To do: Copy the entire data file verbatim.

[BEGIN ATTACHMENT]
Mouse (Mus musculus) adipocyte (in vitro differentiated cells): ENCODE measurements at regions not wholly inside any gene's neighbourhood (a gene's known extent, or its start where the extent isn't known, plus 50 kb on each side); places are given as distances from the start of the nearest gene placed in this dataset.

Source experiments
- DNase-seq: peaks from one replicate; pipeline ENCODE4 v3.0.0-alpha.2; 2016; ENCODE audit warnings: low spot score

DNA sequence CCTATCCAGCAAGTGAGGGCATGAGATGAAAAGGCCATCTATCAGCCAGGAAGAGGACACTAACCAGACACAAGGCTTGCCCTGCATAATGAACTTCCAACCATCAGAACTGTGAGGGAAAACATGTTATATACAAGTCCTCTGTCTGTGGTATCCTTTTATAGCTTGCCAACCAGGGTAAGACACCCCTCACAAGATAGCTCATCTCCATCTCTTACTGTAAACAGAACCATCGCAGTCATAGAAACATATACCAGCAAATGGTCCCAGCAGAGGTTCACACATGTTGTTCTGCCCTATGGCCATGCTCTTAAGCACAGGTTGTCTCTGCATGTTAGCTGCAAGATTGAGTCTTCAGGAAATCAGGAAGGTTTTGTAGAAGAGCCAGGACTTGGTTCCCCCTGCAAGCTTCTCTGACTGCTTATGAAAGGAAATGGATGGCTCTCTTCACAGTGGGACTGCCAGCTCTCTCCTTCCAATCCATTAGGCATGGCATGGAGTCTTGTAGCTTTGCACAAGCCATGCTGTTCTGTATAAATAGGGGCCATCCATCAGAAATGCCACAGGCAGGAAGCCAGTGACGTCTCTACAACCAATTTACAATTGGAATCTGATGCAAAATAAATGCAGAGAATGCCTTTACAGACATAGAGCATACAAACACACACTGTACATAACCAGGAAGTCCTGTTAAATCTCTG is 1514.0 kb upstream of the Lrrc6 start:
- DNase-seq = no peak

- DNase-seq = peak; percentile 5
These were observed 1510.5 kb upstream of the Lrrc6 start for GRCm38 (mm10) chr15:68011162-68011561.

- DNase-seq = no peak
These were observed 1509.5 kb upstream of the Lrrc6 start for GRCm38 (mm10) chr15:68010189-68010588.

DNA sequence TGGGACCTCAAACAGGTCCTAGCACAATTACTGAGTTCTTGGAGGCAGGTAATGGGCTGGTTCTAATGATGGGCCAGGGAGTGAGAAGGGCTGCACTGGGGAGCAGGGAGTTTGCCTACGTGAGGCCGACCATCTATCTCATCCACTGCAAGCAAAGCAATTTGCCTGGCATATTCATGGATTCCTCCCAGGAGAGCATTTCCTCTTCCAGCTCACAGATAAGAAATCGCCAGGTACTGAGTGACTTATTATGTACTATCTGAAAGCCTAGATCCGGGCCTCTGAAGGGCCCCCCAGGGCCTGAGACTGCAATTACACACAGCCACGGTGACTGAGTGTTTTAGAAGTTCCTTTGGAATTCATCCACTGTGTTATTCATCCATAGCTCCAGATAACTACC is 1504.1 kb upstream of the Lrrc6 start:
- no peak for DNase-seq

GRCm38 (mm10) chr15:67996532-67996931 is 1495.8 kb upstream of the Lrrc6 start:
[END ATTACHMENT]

Mouse (Mus musculus) adipocyte (in vitro differentiated cells): ENCODE measurements at regions not wholly inside any gene's neighbourhood (a gene's known extent, or its start where the extent isn't known, plus 50 kb on each side); places are given as distances from the start of the nearest gene placed in this dataset.

Source experiments
- DNase-seq: peaks from one replicate; pipeline ENCODE4 v3.0.0-alpha.2; 2016; ENCODE audit warnings: low spot score

DNA sequence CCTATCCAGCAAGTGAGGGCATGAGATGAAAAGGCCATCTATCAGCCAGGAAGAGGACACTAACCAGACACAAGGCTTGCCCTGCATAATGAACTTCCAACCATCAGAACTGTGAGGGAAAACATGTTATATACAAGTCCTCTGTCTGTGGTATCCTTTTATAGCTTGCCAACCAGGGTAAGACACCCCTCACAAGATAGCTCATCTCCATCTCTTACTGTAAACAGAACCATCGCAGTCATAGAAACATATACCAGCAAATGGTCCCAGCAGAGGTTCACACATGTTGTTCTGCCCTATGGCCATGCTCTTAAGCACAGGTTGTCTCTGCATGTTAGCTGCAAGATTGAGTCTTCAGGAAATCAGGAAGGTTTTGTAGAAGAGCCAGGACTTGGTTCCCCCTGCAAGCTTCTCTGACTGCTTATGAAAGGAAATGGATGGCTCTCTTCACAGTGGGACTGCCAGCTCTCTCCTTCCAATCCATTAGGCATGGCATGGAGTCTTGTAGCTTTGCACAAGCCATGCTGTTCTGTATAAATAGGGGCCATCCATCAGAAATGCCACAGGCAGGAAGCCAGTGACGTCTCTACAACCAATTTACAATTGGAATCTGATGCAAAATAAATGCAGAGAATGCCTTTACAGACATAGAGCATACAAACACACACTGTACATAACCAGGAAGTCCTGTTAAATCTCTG is 1514.0 kb upstream of the Lrrc6 start:
- DNase-seq = no peak

- DNase-seq = peak; percentile 5
These were observed 1510.5 kb upstream of the Lrrc6 start for GRCm38 (mm10) chr15:68011162-68011561.

- DNase-seq = no peak
These were observed 1509.5 kb upstream of the Lrrc6 start for GRCm38 (mm10) chr15:68010189-68010588.

DNA sequence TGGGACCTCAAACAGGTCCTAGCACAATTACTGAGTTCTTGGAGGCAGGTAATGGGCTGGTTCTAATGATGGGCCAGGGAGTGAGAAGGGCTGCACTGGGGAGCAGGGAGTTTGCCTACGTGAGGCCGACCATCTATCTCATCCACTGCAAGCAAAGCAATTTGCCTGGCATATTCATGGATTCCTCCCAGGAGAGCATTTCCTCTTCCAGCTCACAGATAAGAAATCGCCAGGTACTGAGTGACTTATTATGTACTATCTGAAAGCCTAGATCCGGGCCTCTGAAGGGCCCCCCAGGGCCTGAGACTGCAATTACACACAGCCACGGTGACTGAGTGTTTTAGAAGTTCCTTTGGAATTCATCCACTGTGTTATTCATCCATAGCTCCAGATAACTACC is 1504.1 kb upstream of the Lrrc6 start:
- no peak for DNase-seq

GRCm38 (mm10) chr15:67996532-67996931 is 1495.8 kb upstream of the Lrrc6 start: